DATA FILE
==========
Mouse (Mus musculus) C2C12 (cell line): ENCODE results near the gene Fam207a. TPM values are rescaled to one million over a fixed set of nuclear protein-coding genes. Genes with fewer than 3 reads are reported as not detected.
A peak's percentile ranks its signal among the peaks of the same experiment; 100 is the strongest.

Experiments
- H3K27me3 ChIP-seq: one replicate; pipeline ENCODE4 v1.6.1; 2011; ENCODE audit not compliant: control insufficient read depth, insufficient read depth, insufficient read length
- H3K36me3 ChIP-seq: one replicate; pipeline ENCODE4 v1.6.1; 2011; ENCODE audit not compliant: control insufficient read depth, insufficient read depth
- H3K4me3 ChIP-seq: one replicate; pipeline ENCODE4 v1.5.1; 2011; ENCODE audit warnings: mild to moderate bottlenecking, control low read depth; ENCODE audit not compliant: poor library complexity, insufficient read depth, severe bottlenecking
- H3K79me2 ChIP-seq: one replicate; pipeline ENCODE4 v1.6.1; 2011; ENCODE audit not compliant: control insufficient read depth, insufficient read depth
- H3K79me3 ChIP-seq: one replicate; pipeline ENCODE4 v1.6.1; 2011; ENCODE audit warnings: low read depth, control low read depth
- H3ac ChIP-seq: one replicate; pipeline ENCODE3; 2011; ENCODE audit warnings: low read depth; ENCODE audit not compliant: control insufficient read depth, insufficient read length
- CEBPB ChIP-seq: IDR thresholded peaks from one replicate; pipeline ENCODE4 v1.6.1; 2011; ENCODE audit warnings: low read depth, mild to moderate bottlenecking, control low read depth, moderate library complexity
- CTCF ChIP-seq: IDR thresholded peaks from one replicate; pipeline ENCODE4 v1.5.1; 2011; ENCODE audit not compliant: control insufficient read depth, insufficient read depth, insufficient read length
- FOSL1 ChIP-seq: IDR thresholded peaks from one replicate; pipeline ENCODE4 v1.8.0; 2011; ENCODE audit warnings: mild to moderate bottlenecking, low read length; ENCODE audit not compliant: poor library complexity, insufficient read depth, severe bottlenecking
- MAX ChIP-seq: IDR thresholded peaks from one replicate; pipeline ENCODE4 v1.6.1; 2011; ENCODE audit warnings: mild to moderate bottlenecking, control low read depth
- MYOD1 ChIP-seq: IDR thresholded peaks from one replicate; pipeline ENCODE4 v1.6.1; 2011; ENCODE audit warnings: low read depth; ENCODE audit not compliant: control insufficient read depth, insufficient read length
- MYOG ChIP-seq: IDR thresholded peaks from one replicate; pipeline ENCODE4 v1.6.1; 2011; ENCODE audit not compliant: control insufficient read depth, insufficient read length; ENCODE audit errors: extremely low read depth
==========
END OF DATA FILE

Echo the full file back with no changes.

Mouse (Mus musculus) C2C12 (cell line): ENCODE results near the gene Fam207a. TPM values are rescaled to one million over a fixed set of nuclear protein-coding genes. Genes with fewer than 3 reads are reported as not detected.
A peak's percentile ranks its signal among the peaks of the same experiment; 100 is the strongest.

Experiments
- H3K27me3 ChIP-seq: one replicate; pipeline ENCODE4 v1.6.1; 2011; ENCODE audit not compliant: control insufficient read depth, insufficient read depth, insufficient read length
- H3K36me3 ChIP-seq: one replicate; pipeline ENCODE4 v1.6.1; 2011; ENCODE audit not compliant: control insufficient read depth, insufficient read depth
- H3K4me3 ChIP-seq: one replicate; pipeline ENCODE4 v1.5.1; 2011; ENCODE audit warnings: mild to moderate bottlenecking, control low read depth; ENCODE audit not compliant: poor library complexity, insufficient read depth, severe bottlenecking
- H3K79me2 ChIP-seq: one replicate; pipeline ENCODE4 v1.6.1; 2011; ENCODE audit not compliant: control insufficient read depth, insufficient read depth
- H3K79me3 ChIP-seq: one replicate; pipeline ENCODE4 v1.6.1; 2011; ENCODE audit warnings: low read depth, control low read depth
- H3ac ChIP-seq: one replicate; pipeline ENCODE3; 2011; ENCODE audit warnings: low read depth; ENCODE audit not compliant: control insufficient read depth, insufficient read length
- CEBPB ChIP-seq: IDR thresholded peaks from one replicate; pipeline ENCODE4 v1.6.1; 2011; ENCODE audit warnings: low read depth, mild to moderate bottlenecking, control low read depth, moderate library complexity
- CTCF ChIP-seq: IDR thresholded peaks from one replicate; pipeline ENCODE4 v1.5.1; 2011; ENCODE audit not compliant: control insufficient read depth, insufficient read depth, insufficient read length
- FOSL1 ChIP-seq: IDR thresholded peaks from one replicate; pipeline ENCODE4 v1.8.0; 2011; ENCODE audit warnings: mild to moderate bottlenecking, low read length; ENCODE audit not compliant: poor library complexity, insufficient read depth, severe bottlenecking
- MAX ChIP-seq: IDR thresholded peaks from one replicate; pipeline ENCODE4 v1.6.1; 2011; ENCODE audit warnings: mild to moderate bottlenecking, control low read depth
- MYOD1 ChIP-seq: IDR thresholded peaks from one replicate; pipeline ENCODE4 v1.6.1; 2011; ENCODE audit warnings: low read depth; ENCODE audit not compliant: control insufficient read depth, insufficient read length
- MYOG ChIP-seq: IDR thresholded peaks from one replicate; pipeline ENCODE4 v1.6.1; 2011; ENCODE audit not compliant: control insufficient read depth, insufficient read length; ENCODE audit errors: extremely low read depth